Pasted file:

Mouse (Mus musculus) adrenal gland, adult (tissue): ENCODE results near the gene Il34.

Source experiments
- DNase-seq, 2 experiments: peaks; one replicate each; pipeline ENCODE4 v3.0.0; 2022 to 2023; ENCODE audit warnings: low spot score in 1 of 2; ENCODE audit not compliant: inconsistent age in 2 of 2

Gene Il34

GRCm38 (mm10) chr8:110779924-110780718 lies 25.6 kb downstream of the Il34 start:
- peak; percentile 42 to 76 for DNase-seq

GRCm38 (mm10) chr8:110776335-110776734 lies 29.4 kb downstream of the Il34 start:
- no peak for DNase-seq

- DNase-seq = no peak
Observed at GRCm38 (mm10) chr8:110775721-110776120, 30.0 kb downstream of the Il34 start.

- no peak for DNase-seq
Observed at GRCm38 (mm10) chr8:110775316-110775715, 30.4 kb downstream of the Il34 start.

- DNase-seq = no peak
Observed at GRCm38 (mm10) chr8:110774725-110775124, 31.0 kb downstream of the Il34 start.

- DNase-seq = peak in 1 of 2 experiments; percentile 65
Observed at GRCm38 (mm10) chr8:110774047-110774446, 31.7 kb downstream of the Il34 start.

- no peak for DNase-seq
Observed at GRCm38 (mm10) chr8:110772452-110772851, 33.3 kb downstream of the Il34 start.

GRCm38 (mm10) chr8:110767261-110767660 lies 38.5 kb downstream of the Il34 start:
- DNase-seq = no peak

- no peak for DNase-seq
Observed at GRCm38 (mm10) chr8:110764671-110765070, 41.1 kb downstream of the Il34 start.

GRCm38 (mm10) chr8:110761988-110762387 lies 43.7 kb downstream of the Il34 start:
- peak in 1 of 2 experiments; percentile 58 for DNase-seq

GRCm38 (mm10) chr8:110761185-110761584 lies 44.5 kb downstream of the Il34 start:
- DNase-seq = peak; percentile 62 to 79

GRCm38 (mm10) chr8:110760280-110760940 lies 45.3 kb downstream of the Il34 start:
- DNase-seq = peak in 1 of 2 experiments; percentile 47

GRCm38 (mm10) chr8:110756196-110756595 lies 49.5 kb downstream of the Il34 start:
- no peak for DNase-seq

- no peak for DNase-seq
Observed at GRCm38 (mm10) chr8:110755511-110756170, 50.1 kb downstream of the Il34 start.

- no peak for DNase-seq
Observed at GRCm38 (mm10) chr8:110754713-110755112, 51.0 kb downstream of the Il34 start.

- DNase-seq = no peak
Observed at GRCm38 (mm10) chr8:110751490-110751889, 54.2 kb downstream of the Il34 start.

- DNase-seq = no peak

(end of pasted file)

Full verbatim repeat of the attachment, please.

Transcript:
Mouse (Mus musculus) adrenal gland, adult (tissue): ENCODE results near the gene Il34.

Source experiments
- DNase-seq, 2 experiments: peaks; one replicate each; pipeline ENCODE4 v3.0.0; 2022 to 2023; ENCODE audit warnings: low spot score in 1 of 2; ENCODE audit not compliant: inconsistent age in 2 of 2

Gene Il34

GRCm38 (mm10) chr8:110779924-110780718 lies 25.6 kb downstream of the Il34 start:
- peak; percentile 42 to 76 for DNase-seq

GRCm38 (mm10) chr8:110776335-110776734 lies 29.4 kb downstream of the Il34 start:
- no peak for DNase-seq

- DNase-seq = no peak
Observed at GRCm38 (mm10) chr8:110775721-110776120, 30.0 kb downstream of the Il34 start.

- no peak for DNase-seq
Observed at GRCm38 (mm10) chr8:110775316-110775715, 30.4 kb downstream of the Il34 start.

- DNase-seq = no peak
Observed at GRCm38 (mm10) chr8:110774725-110775124, 31.0 kb downstream of the Il34 start.

- DNase-seq = peak in 1 of 2 experiments; percentile 65
Observed at GRCm38 (mm10) chr8:110774047-110774446, 31.7 kb downstream of the Il34 start.

- no peak for DNase-seq
Observed at GRCm38 (mm10) chr8:110772452-110772851, 33.3 kb downstream of the Il34 start.

GRCm38 (mm10) chr8:110767261-110767660 lies 38.5 kb downstream of the Il34 start:
- DNase-seq = no peak

- no peak for DNase-seq
Observed at GRCm38 (mm10) chr8:110764671-110765070, 41.1 kb downstream of the Il34 start.

GRCm38 (mm10) chr8:110761988-110762387 lies 43.7 kb downstream of the Il34 start:
- peak in 1 of 2 experiments; percentile 58 for DNase-seq

GRCm38 (mm10) chr8:110761185-110761584 lies 44.5 kb downstream of the Il34 start:
- DNase-seq = peak; percentile 62 to 79

GRCm38 (mm10) chr8:110760280-110760940 lies 45.3 kb downstream of the Il34 start:
- DNase-seq = peak in 1 of 2 experiments; percentile 47

GRCm38 (mm10) chr8:110756196-110756595 lies 49.5 kb downstream of the Il34 start:
- no peak for DNase-seq

- no peak for DNase-seq
Observed at GRCm38 (mm10) chr8:110755511-110756170, 50.1 kb downstream of the Il34 start.

- no peak for DNase-seq
Observed at GRCm38 (mm10) chr8:110754713-110755112, 51.0 kb downstream of the Il34 start.

- DNase-seq = no peak
Observed at GRCm38 (mm10) chr8:110751490-110751889, 54.2 kb downstream of the Il34 start.

- DNase-seq = no peak